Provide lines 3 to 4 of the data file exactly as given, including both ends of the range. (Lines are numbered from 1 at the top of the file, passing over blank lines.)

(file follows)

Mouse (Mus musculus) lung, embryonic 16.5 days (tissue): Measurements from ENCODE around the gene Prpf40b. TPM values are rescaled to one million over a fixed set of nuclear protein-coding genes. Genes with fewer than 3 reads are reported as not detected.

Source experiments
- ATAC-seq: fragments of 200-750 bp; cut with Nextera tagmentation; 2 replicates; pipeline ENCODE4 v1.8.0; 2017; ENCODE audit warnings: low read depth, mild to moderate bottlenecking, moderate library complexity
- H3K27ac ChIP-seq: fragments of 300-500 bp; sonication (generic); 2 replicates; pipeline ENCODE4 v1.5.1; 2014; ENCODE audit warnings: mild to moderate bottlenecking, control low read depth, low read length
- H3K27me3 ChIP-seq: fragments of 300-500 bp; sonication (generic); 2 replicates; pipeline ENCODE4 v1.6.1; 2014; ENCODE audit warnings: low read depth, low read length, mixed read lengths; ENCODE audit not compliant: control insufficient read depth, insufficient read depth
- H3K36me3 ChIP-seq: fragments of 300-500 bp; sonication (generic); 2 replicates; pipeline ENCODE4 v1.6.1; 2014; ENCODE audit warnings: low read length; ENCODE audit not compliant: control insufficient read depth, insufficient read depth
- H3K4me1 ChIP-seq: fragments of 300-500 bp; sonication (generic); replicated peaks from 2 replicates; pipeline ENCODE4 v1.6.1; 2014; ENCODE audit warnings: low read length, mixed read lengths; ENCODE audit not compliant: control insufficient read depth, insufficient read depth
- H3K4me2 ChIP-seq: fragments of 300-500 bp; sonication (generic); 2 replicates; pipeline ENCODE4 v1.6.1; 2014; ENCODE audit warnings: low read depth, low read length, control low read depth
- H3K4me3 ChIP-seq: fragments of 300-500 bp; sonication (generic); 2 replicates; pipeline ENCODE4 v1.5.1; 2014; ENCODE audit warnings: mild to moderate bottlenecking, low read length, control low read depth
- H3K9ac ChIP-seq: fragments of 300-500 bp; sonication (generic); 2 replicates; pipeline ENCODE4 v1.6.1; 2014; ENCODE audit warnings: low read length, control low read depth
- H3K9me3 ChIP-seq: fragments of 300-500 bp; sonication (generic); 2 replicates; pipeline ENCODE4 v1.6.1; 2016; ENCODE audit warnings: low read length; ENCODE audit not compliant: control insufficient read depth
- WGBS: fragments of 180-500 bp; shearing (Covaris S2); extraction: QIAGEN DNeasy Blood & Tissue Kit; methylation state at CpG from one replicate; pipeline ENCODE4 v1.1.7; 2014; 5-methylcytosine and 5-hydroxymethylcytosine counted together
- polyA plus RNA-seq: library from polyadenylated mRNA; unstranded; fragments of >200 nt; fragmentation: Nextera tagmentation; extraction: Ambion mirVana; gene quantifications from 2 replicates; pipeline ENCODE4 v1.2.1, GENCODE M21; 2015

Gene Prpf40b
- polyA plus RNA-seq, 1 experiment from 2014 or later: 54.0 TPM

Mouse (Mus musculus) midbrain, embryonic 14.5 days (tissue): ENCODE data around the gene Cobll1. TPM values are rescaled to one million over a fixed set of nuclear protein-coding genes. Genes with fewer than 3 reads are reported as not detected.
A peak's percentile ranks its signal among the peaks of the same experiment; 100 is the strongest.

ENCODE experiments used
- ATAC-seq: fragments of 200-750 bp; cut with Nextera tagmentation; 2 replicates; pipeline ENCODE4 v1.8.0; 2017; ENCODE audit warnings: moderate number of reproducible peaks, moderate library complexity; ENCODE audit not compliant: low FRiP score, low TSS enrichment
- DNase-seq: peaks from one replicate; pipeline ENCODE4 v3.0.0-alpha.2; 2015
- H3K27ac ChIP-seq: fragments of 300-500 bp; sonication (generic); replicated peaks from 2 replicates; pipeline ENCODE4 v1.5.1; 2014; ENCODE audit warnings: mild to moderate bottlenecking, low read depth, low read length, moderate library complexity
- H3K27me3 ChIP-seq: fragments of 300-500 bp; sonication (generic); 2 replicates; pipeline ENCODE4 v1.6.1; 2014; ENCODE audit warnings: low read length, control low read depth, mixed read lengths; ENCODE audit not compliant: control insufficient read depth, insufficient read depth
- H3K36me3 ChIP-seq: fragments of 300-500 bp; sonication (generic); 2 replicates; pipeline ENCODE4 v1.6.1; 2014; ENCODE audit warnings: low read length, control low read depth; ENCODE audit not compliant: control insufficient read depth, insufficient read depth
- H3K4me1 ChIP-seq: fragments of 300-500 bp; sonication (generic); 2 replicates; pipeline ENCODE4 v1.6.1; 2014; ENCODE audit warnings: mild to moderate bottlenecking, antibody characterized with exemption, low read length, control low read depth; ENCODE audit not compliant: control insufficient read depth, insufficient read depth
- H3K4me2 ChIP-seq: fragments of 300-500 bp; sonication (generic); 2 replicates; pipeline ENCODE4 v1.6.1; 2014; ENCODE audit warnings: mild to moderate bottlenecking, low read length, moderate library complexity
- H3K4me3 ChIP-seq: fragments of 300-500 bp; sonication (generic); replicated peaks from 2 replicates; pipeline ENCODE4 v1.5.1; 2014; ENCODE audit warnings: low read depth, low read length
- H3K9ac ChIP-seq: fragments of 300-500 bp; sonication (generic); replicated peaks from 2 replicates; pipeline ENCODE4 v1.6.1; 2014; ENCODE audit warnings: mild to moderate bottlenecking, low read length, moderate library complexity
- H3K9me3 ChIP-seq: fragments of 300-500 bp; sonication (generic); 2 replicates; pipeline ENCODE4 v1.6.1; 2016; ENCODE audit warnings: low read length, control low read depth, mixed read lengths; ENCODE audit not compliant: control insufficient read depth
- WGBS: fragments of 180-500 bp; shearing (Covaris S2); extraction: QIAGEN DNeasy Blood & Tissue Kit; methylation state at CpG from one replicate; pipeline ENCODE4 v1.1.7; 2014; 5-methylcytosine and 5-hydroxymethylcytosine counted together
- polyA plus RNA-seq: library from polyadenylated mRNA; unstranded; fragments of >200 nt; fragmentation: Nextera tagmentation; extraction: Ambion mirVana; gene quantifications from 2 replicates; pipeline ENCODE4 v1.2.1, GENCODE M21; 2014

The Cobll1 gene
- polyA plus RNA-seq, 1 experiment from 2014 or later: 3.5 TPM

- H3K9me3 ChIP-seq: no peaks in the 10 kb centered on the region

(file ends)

- ATAC-seq: fragments of 200-750 bp; cut with Nextera tagmentation; 2 replicates; pipeline ENCODE4 v1.8.0; 2017; ENCODE audit warnings: low read depth, mild to moderate bottlenecking, moderate library complexity
- H3K27ac ChIP-seq: fragments of 300-500 bp; sonication (generic); 2 replicates; pipeline ENCODE4 v1.5.1; 2014; ENCODE audit warnings: mild to moderate bottlenecking, control low read depth, low read length